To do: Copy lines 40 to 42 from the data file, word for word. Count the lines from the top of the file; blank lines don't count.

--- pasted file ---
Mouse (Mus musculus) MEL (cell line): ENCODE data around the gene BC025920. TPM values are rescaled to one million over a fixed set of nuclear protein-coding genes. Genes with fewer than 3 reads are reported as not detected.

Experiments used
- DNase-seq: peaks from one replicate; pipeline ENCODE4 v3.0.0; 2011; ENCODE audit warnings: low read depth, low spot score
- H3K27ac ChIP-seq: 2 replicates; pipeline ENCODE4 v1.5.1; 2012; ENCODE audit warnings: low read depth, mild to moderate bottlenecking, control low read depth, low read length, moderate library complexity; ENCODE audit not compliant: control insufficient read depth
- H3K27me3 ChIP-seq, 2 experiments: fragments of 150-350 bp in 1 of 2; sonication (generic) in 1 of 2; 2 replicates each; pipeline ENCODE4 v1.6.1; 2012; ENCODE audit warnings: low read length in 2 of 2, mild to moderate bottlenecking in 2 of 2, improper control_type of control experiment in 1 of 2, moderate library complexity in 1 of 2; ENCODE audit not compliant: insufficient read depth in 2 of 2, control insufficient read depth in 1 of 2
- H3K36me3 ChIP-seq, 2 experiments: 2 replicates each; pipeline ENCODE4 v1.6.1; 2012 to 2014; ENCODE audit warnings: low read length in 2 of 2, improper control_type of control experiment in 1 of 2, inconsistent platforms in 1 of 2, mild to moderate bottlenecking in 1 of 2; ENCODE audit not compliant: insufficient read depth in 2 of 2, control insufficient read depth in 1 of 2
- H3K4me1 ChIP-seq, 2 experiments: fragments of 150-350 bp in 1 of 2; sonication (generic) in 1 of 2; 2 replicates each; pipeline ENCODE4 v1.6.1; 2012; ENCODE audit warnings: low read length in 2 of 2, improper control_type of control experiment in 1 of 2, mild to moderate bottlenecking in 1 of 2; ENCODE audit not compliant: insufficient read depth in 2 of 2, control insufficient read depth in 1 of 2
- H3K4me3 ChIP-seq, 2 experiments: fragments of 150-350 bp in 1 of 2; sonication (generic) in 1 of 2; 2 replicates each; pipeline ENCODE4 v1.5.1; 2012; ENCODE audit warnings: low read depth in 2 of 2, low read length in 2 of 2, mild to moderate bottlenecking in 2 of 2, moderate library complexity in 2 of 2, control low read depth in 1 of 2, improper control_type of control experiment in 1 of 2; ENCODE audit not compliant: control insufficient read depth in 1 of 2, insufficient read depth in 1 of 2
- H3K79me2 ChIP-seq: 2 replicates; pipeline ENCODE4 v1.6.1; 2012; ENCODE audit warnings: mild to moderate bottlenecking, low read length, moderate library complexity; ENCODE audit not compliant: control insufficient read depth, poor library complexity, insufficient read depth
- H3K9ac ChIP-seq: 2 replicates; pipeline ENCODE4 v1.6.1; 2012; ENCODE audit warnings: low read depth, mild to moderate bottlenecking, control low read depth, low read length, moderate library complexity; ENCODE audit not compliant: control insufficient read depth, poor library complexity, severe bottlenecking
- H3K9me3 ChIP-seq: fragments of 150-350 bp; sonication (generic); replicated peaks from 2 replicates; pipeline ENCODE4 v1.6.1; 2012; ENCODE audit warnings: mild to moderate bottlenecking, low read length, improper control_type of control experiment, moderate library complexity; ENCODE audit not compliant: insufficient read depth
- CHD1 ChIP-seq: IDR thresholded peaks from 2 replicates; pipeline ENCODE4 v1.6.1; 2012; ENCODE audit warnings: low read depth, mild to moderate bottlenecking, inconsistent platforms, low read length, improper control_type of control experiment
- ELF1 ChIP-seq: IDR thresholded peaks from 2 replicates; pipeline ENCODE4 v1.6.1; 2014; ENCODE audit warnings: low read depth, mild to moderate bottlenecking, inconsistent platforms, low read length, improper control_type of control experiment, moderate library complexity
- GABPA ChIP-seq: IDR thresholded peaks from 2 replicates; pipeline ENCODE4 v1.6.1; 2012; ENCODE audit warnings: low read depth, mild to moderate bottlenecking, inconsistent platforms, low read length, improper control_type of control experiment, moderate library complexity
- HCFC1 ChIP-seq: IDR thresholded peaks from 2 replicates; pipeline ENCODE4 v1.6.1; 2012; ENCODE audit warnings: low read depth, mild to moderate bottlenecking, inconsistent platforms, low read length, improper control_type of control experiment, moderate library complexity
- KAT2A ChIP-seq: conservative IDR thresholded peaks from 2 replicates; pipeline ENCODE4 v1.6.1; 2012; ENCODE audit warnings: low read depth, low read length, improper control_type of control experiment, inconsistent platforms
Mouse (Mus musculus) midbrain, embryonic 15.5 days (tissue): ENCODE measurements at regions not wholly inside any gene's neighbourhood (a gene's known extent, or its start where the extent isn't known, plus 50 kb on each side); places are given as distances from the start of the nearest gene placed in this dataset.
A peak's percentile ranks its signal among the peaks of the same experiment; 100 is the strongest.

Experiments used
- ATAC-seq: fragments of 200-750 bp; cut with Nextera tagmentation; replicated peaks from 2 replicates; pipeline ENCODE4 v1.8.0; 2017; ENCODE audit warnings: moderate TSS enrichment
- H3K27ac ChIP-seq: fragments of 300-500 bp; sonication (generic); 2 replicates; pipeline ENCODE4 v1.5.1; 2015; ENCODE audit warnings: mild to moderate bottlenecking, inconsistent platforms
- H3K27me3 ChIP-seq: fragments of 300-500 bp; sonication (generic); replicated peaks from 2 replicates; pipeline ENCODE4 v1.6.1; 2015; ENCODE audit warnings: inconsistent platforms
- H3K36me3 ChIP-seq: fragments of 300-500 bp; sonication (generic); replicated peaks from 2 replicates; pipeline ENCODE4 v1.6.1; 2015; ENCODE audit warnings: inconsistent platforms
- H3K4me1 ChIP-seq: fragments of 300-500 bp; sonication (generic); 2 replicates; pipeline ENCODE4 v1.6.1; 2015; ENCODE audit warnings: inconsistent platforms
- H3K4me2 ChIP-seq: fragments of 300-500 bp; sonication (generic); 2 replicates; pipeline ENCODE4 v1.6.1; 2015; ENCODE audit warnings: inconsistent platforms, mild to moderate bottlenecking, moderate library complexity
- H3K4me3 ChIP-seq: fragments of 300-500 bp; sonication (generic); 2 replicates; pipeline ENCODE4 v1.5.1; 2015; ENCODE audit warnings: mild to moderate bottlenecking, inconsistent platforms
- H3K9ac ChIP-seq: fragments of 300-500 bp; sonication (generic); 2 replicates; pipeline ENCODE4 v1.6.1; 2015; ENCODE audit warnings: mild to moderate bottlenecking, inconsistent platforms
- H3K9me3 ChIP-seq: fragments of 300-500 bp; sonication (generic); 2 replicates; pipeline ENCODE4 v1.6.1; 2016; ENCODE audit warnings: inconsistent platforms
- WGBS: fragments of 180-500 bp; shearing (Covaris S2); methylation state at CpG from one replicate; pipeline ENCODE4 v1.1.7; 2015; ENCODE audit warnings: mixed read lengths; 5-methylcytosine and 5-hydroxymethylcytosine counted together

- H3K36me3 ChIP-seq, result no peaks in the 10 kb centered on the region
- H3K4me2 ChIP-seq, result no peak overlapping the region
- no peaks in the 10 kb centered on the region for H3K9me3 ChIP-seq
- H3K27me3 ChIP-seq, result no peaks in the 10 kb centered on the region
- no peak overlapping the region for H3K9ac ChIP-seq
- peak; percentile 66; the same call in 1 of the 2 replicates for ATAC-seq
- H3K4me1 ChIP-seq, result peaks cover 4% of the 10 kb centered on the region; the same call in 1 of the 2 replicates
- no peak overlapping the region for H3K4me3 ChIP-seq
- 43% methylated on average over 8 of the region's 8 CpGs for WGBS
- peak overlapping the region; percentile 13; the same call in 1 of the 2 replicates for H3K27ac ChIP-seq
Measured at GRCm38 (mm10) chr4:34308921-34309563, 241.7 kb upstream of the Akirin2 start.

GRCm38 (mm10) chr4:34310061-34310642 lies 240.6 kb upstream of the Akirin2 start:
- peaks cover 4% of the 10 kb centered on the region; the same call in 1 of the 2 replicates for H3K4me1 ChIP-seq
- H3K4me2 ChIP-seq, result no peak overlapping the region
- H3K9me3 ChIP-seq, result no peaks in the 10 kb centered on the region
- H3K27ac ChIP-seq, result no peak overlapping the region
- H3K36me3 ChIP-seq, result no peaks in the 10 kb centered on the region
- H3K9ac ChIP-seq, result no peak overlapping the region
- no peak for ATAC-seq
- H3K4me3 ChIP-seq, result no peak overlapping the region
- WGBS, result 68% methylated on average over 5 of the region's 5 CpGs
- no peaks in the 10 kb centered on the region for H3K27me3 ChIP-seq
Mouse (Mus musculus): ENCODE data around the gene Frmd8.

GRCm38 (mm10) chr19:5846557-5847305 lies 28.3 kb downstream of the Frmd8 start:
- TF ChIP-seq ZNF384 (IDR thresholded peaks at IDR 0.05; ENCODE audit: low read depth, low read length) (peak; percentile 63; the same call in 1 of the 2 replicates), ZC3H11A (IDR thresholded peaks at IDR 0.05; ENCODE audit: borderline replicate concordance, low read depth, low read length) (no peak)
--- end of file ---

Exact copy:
Measured at GRCm38 (mm10) chr4:34308921-34309563, 241.7 kb upstream of the Akirin2 start.

GRCm38 (mm10) chr4:34310061-34310642 lies 240.6 kb upstream of the Akirin2 start:
- peaks cover 4% of the 10 kb centered on the region; the same call in 1 of the 2 replicates for H3K4me1 ChIP-seq